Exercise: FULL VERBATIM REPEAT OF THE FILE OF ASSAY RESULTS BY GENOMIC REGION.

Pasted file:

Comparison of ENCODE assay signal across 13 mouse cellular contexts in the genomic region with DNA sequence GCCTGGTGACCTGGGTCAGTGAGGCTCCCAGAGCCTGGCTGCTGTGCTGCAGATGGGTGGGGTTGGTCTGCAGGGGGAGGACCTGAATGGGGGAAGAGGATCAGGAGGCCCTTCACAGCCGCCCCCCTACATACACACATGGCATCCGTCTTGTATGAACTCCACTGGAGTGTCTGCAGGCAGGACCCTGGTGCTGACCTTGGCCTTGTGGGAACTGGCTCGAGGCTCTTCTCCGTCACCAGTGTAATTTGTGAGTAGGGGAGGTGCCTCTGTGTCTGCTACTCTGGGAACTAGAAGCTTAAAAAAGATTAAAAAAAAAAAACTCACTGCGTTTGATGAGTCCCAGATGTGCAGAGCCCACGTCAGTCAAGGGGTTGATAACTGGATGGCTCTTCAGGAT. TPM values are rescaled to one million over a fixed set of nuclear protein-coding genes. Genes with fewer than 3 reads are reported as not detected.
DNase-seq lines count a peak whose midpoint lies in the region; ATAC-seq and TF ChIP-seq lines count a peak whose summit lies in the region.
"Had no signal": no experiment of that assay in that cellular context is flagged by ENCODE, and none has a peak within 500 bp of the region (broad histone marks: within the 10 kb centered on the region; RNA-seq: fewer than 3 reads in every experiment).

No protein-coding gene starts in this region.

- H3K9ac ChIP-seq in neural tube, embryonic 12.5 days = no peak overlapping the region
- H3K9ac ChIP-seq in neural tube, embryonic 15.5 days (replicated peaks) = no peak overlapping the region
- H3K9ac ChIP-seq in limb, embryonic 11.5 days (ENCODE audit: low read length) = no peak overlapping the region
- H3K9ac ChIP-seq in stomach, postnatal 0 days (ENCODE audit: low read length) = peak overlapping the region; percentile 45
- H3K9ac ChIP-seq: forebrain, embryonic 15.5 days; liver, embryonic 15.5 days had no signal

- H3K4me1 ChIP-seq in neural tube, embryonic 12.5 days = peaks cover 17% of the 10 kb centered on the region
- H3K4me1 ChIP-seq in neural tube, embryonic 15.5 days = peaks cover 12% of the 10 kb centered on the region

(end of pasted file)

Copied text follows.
Comparison of ENCODE assay signal across 13 mouse cellular contexts in the genomic region with DNA sequence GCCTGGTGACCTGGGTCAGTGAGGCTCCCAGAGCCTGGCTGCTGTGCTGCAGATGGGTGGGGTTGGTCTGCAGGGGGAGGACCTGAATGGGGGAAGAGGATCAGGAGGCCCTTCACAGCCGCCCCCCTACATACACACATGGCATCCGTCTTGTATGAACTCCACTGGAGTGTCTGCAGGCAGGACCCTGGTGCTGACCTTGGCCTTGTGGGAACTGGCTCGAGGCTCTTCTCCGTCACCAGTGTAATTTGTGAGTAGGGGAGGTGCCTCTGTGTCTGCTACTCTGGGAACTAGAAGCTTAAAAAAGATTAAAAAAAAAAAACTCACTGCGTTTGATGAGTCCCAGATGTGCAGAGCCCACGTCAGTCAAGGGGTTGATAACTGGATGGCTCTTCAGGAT. TPM values are rescaled to one million over a fixed set of nuclear protein-coding genes. Genes with fewer than 3 reads are reported as not detected.
DNase-seq lines count a peak whose midpoint lies in the region; ATAC-seq and TF ChIP-seq lines count a peak whose summit lies in the region.
"Had no signal": no experiment of that assay in that cellular context is flagged by ENCODE, and none has a peak within 500 bp of the region (broad histone marks: within the 10 kb centered on the region; RNA-seq: fewer than 3 reads in every experiment).

No protein-coding gene starts in this region.

- H3K9ac ChIP-seq in neural tube, embryonic 12.5 days = no peak overlapping the region
- H3K9ac ChIP-seq in neural tube, embryonic 15.5 days (replicated peaks) = no peak overlapping the region
- H3K9ac ChIP-seq in limb, embryonic 11.5 days (ENCODE audit: low read length) = no peak overlapping the region
- H3K9ac ChIP-seq in stomach, postnatal 0 days (ENCODE audit: low read length) = peak overlapping the region; percentile 45
- H3K9ac ChIP-seq: forebrain, embryonic 15.5 days; liver, embryonic 15.5 days had no signal

- H3K4me1 ChIP-seq in neural tube, embryonic 12.5 days = peaks cover 17% of the 10 kb centered on the region
- H3K4me1 ChIP-seq in neural tube, embryonic 15.5 days = peaks cover 12% of the 10 kb centered on the region